Yet, “multipolarity” is obviously not the same as “multilateralism.” The former denotes pluralism in the distribution of power in the international system among three or more independent decision-making centres, while the latter describes a possible way for these centres to collaborate. Without multipolarity, there can be no multilateralism, since a unipolar or bipolar system simply does not provide enough actors for multipolar interaction. But multipolarity does not necessarily imply multilateralism, since relations within a multipolar system can theoretically come down to a set of bilateral relations between individual centres of power.
In the United States, at least prior to the Trump administration, multilateralism was formally considered the preferred foreign policy practice, especially in relations with allies. For example, NATO is a multilateral military-political alliance and the North American free trade area (NAFTA, recently superseded by USMCA) is a multilateral trade and economic integration initiative. Yet, the United States has acted as the undisputed leader in all multilateral agreements, which has raised questions as to how multilateral these agreements really are. As for Donald Trump, he has expressed doubt as to whether multilateralism is an effective means for promoting American interests at all, preferring, wherever possible, to negotiate with partners in a bilateral format.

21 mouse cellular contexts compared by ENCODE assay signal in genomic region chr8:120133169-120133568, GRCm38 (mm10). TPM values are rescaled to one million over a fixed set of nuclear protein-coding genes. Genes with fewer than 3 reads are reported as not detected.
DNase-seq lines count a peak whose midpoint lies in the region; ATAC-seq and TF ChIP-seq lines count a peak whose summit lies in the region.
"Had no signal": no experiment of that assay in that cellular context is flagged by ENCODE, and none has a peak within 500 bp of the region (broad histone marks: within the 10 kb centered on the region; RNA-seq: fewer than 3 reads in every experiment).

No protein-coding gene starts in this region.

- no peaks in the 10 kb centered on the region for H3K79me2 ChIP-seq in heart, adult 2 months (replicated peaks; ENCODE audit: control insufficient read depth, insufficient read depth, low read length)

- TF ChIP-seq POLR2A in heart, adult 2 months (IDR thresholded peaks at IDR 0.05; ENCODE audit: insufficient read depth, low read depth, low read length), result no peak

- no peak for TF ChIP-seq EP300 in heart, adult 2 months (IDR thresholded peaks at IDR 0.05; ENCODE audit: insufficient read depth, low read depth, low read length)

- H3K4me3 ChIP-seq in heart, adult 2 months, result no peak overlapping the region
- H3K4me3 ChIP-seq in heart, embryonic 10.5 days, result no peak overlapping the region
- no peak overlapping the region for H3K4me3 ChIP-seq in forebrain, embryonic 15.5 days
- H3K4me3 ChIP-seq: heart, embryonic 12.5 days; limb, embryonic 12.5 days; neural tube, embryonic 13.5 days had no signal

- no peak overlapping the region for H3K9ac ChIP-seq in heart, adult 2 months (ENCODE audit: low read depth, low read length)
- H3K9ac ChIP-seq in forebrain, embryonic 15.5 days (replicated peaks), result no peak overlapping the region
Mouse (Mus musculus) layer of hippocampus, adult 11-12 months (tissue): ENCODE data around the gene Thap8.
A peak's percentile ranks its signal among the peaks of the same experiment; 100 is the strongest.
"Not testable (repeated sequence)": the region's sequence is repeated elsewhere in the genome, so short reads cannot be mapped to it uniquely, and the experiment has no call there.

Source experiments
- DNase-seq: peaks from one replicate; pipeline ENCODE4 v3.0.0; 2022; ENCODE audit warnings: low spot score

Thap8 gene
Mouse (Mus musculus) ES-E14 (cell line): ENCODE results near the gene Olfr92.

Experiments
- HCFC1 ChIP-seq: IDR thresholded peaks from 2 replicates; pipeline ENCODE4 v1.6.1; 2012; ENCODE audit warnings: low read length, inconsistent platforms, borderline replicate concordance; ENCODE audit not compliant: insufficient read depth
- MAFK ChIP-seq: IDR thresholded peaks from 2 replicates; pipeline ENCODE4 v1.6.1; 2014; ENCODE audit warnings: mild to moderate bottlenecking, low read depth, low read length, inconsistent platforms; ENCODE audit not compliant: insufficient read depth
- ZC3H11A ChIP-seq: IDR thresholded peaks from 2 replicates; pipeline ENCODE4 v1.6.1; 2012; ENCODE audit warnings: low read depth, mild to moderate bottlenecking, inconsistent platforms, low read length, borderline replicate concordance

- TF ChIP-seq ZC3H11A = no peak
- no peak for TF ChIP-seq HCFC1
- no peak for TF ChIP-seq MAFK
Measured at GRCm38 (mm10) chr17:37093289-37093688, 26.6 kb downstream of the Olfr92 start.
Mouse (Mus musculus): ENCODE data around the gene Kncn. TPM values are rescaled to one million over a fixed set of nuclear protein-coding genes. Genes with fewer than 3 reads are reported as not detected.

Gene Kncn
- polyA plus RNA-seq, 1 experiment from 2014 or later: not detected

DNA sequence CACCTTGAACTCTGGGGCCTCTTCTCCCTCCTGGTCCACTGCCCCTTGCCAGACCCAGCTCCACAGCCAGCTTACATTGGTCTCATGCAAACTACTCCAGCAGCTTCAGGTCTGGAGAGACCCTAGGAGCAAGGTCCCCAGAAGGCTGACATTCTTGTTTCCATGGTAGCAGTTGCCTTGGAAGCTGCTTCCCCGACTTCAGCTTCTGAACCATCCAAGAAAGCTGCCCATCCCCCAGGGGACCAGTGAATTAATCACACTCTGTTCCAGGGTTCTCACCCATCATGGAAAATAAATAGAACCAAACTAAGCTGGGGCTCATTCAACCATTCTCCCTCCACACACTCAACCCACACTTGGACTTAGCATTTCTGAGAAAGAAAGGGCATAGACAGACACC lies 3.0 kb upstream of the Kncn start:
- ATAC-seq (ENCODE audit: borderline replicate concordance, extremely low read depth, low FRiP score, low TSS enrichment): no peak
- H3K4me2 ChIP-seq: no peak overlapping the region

Unlike the United States, EU countries consider multilateralism not only a convenient format for foreign policy but one of its fundamental principles. This principle is embedded in many official EU documents, including the Treaty on the European Union (Article 21). The commitment to multilateralism was once again reaffirmed last spring when France and Germany announced the creation of the international Alliance for Multilateralism, already joined by about fifty countries from various regions of the world. “Multilateralism” in European political discourse is, however, often little more than a uniting slogan, representing one of the basic values of the European Union that distinguishes the EU from other global players who prefer a unilateral foreign policy (USA, Russia, China).